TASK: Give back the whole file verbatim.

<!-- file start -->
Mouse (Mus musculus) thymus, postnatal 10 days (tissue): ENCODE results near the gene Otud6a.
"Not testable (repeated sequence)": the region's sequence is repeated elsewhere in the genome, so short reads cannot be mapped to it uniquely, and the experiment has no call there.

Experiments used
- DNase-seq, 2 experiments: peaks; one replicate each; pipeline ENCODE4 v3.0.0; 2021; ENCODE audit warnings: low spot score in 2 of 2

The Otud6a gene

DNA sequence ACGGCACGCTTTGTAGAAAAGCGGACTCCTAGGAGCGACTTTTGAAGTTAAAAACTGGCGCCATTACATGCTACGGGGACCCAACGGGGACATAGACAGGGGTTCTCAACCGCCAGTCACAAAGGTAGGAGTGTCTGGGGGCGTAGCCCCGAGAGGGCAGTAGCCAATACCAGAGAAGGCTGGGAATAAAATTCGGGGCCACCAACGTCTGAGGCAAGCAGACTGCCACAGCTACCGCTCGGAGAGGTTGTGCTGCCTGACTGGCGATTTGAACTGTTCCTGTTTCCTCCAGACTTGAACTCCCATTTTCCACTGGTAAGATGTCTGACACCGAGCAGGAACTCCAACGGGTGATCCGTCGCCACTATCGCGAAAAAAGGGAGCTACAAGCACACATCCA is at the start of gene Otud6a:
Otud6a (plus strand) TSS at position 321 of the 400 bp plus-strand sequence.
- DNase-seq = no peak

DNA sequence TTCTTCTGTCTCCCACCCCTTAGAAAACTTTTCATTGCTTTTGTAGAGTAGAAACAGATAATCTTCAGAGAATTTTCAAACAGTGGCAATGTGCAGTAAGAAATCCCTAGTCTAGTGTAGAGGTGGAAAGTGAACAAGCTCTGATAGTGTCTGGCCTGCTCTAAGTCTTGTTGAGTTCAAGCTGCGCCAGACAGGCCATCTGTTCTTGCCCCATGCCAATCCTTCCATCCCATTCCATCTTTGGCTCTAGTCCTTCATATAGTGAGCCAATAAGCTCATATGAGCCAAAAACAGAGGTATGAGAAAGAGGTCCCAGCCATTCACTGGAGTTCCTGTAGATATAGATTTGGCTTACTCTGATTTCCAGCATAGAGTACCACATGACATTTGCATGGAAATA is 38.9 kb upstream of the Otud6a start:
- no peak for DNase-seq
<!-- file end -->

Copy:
Mouse (Mus musculus) thymus, postnatal 10 days (tissue): ENCODE results near the gene Otud6a.
"Not testable (repeated sequence)": the region's sequence is repeated elsewhere in the genome, so short reads cannot be mapped to it uniquely, and the experiment has no call there.

Experiments used
- DNase-seq, 2 experiments: peaks; one replicate each; pipeline ENCODE4 v3.0.0; 2021; ENCODE audit warnings: low spot score in 2 of 2

The Otud6a gene

DNA sequence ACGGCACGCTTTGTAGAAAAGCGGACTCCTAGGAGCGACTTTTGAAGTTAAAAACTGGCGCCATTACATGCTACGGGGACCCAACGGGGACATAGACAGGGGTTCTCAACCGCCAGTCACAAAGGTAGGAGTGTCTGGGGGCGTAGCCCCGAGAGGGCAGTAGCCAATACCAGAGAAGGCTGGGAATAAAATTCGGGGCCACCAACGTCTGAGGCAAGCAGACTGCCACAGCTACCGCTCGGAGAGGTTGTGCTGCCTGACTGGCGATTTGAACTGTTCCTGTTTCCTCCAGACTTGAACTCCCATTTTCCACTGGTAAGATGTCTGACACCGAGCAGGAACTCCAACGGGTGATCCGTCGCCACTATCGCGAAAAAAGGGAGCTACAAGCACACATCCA is at the start of gene Otud6a:
Otud6a (plus strand) TSS at position 321 of the 400 bp plus-strand sequence.
- DNase-seq = no peak

DNA sequence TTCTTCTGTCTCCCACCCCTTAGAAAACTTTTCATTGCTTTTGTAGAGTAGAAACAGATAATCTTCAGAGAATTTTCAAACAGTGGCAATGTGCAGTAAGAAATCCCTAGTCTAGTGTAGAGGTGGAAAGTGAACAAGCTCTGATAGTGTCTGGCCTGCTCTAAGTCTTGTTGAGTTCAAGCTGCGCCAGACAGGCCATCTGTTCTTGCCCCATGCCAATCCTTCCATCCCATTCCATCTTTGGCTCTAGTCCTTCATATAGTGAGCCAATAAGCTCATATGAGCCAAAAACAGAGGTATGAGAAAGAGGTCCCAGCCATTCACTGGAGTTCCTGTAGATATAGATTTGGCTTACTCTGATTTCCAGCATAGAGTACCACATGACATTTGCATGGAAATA is 38.9 kb upstream of the Otud6a start:
- no peak for DNase-seq